It is natural for dogs to want to chew, even after they’ve finished teething. Chew toys for dogs ensure they chew something safe, and not your furniture or shoes. Some dogs are powerful chewers, while some dogs are not. The best chew toys for dogs are durable enough to match your dog’s chewing power. The best toy for a Chihuahua would be quickly torn to shreds by a Labrador that loves to chew.

For dogs that destroy everything, including dog toys that are supposedly designed for power chewers, Australian pet business Rover Pet Products claims to have the toughest dog toys out there! Their range includes chew toys, balls, fetch and reward toys and enrichment products.

Here are the toys they most recommend for the ultimate power chewers – they’re incredibly tough and they come with a 1-time replacement guarantee if your dog does manage to destroy them!


In a nutshell…

Toys are important for your dog’s mental and physical well-being. To prevent boredom, rotate your dog’s toys weekly by making only a few toys available at a time. Invest in a variety of types of toys, most of which can be used for interactive play. If your dog has a favourite, like a soft comfort toy, you may want to leave it out all the time.

To avoid potential accidents associated with dog toys, stay away from cheap toys that may not measure up when it comes to safety, and stick to well-known brands that pride themselves on their reputation. Examine toys regularly for wear-and-tear, and discard them if they show any signs of weakness or imminent breakage.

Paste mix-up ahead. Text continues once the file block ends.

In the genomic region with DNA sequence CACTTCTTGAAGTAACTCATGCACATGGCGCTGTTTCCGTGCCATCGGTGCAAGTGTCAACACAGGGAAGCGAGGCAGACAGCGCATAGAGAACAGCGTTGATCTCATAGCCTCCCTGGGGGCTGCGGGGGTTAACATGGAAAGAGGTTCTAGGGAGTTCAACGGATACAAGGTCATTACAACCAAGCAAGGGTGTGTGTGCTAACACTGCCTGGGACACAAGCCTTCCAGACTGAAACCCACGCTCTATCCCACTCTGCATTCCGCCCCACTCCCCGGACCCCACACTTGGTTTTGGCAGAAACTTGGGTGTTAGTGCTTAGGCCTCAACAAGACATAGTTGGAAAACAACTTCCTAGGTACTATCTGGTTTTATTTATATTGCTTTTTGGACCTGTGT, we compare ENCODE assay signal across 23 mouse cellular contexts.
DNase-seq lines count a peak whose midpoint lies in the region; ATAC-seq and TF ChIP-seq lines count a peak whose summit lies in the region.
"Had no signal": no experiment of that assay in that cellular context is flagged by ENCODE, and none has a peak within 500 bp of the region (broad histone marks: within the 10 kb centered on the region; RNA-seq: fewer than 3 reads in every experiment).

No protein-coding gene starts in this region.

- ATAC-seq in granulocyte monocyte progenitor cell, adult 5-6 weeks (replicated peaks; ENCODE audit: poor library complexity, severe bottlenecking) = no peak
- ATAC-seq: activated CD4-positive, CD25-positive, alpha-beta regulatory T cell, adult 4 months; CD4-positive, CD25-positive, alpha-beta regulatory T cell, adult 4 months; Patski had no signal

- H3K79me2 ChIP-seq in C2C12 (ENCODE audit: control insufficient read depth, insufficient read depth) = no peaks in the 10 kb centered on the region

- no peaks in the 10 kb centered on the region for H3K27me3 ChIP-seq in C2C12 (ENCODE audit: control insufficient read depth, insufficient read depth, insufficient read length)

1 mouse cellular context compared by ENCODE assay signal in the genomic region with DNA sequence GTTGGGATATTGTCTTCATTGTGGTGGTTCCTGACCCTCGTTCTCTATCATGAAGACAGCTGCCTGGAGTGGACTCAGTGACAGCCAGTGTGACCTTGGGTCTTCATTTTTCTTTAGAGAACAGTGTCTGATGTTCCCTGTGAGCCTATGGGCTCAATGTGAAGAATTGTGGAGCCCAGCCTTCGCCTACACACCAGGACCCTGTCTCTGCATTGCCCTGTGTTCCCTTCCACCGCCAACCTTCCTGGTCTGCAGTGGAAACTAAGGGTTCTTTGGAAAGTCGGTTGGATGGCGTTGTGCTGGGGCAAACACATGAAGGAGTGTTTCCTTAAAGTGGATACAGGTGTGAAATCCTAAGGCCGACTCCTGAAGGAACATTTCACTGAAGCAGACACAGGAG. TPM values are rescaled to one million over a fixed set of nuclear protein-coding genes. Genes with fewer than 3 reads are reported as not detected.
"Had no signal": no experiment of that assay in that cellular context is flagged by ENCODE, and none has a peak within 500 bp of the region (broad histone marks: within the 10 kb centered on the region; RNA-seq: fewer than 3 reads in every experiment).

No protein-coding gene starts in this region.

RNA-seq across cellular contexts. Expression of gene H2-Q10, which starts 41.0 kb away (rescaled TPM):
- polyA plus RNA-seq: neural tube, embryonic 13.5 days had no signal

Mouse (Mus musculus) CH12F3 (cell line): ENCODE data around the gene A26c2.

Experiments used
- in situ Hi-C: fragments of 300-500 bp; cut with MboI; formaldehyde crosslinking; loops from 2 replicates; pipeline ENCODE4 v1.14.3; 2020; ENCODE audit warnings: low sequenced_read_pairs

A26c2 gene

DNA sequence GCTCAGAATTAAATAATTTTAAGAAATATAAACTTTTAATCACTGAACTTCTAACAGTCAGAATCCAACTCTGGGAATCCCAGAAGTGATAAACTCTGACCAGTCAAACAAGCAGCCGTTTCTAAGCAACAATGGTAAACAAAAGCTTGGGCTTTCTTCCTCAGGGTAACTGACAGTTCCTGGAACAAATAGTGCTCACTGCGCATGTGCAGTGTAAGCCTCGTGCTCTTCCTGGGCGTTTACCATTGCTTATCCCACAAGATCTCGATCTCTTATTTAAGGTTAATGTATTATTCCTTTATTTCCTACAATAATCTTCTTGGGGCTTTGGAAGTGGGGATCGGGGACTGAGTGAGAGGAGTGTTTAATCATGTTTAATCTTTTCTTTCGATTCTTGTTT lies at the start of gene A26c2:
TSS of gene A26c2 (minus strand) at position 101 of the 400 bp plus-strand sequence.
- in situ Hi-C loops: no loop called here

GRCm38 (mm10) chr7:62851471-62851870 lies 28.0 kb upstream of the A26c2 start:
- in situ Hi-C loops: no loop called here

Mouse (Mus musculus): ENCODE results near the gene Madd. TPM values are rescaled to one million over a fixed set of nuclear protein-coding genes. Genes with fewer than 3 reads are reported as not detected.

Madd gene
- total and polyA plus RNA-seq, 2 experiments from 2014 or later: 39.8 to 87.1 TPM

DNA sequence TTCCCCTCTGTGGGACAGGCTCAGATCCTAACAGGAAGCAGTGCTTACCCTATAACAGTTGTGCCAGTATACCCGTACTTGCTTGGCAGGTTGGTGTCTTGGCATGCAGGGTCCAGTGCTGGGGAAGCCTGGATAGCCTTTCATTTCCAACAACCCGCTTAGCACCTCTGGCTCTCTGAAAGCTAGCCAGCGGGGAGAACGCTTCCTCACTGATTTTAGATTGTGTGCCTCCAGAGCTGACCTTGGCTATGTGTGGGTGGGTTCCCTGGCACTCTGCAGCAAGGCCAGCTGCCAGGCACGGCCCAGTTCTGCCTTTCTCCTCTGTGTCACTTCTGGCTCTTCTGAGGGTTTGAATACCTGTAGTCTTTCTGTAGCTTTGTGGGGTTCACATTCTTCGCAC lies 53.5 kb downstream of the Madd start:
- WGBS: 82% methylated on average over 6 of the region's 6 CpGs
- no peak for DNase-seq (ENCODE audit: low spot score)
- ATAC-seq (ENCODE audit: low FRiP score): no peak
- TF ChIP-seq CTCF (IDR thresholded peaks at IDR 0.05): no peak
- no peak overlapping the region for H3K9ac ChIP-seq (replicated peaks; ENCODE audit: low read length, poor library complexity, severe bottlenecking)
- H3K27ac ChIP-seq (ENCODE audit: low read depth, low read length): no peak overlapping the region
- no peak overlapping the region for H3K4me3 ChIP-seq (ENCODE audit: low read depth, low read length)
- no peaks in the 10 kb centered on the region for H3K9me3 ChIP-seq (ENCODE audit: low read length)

Through our Bow Wow Benefits Program, Bow Wow Meow Pet Insurance policy holders can obtain exclusive discounts from our Pet Partners at checkout. To access the discount codes, see your latest edition of our Pet Talk newsletter and click on the link to the Bow Wow Benefits page.


A pet insurance policy with Bow Wow Meow will help ensure you can always afford to give your pet the best treatment.




This article is written by

Nicky Klugman

Nicky is our Marketing Communications and Content Specialist. She is an animal-lover who is particularly interested in animal behaviour and the relationships between humans and their pets. While growing up, dogs were always an integral part of the family. Nicky is mum to three human sons and a rescue pup called Dobby.

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*Please note, any pet insurance advice provided is general only. Refer to the applicable Product Disclosure Statement for details of Bow Wow Meow Pet Insurance cover.